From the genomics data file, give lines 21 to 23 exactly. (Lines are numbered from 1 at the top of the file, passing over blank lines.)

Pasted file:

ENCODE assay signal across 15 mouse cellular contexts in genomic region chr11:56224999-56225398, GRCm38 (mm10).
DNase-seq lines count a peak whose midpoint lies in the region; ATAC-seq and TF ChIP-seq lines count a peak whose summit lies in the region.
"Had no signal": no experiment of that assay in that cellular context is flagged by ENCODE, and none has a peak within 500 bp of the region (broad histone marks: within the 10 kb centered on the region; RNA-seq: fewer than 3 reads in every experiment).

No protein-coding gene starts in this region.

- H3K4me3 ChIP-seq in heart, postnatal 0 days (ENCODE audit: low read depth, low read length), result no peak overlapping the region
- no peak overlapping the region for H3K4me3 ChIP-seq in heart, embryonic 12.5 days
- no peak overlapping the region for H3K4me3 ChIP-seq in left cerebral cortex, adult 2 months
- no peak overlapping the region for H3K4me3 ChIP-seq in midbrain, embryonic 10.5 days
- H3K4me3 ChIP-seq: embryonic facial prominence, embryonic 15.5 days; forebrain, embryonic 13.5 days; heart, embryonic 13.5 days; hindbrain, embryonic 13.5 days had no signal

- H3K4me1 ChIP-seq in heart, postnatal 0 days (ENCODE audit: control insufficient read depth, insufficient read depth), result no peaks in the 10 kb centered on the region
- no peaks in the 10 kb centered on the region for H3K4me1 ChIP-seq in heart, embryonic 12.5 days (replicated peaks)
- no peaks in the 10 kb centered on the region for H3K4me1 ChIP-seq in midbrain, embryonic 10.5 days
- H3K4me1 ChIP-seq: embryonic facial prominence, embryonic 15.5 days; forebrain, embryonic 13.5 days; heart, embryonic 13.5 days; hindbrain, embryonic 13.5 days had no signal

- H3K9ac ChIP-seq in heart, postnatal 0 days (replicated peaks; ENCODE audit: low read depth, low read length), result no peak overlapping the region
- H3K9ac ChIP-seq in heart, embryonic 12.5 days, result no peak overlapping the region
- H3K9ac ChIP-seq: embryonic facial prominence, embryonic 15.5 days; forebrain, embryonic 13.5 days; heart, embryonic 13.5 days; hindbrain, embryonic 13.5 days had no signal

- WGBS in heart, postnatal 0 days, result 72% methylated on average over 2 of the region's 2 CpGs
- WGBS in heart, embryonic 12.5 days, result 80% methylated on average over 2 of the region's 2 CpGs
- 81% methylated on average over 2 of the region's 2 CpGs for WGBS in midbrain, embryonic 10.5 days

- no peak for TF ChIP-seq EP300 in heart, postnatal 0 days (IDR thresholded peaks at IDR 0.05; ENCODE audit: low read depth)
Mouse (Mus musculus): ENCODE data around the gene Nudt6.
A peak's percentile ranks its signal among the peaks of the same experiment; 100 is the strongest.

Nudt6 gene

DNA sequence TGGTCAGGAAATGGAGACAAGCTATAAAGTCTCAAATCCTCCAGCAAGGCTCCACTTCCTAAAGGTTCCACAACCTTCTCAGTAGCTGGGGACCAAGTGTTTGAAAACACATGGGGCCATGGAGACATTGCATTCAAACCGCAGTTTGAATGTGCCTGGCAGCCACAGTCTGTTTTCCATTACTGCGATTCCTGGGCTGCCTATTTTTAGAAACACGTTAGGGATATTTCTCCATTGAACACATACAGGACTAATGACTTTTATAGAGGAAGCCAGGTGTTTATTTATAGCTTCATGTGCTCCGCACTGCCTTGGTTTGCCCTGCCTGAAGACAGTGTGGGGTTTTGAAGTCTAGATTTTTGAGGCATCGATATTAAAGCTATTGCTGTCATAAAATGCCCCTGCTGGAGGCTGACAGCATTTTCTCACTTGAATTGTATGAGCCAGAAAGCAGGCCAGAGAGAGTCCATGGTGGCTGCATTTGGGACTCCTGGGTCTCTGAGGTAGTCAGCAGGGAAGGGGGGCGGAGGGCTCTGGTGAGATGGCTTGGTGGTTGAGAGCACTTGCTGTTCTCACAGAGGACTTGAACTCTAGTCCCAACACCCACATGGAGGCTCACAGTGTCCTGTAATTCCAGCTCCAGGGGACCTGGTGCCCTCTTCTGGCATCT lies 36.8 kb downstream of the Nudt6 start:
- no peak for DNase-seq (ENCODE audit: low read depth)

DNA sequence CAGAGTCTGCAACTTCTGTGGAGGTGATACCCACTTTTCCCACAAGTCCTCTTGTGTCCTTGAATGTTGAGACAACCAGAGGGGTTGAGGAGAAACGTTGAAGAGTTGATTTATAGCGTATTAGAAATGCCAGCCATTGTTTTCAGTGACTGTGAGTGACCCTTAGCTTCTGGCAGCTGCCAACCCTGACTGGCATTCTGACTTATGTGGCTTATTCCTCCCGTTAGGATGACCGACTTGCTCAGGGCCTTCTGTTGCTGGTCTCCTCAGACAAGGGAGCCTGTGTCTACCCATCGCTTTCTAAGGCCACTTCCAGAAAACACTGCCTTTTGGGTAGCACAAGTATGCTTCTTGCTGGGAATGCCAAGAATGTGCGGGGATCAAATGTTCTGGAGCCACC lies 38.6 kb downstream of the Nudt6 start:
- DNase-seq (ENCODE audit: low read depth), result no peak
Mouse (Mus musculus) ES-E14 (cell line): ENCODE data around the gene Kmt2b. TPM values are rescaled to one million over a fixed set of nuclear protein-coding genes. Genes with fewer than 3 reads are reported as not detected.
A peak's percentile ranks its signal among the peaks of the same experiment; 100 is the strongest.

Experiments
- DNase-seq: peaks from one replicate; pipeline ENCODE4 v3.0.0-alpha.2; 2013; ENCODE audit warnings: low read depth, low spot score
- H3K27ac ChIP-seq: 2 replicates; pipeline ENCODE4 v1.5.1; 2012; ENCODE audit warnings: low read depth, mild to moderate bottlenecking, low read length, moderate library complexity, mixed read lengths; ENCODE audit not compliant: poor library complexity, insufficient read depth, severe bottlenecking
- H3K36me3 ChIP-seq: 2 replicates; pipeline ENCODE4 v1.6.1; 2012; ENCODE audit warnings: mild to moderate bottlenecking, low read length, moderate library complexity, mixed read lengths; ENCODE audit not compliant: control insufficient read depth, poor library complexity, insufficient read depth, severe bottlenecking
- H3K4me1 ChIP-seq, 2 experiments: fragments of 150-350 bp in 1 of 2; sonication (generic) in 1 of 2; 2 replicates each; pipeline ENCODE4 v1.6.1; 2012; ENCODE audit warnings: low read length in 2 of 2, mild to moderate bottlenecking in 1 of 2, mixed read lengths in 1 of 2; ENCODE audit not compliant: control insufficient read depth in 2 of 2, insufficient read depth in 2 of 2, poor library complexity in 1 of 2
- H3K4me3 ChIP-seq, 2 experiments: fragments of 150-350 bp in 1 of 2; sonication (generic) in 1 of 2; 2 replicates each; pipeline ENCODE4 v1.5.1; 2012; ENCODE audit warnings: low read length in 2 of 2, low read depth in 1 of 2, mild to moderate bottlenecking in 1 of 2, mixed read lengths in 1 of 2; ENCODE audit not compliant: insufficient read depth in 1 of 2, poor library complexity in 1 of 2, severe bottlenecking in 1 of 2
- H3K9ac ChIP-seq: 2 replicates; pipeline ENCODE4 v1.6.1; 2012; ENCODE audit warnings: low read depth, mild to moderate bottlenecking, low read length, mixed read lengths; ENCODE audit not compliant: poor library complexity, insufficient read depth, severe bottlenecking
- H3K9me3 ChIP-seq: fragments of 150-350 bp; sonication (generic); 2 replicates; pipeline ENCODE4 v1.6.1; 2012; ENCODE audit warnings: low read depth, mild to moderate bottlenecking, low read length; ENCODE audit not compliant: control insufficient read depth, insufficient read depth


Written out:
Mouse (Mus musculus): ENCODE data around the gene Nudt6.
A peak's percentile ranks its signal among the peaks of the same experiment; 100 is the strongest.

Nudt6 gene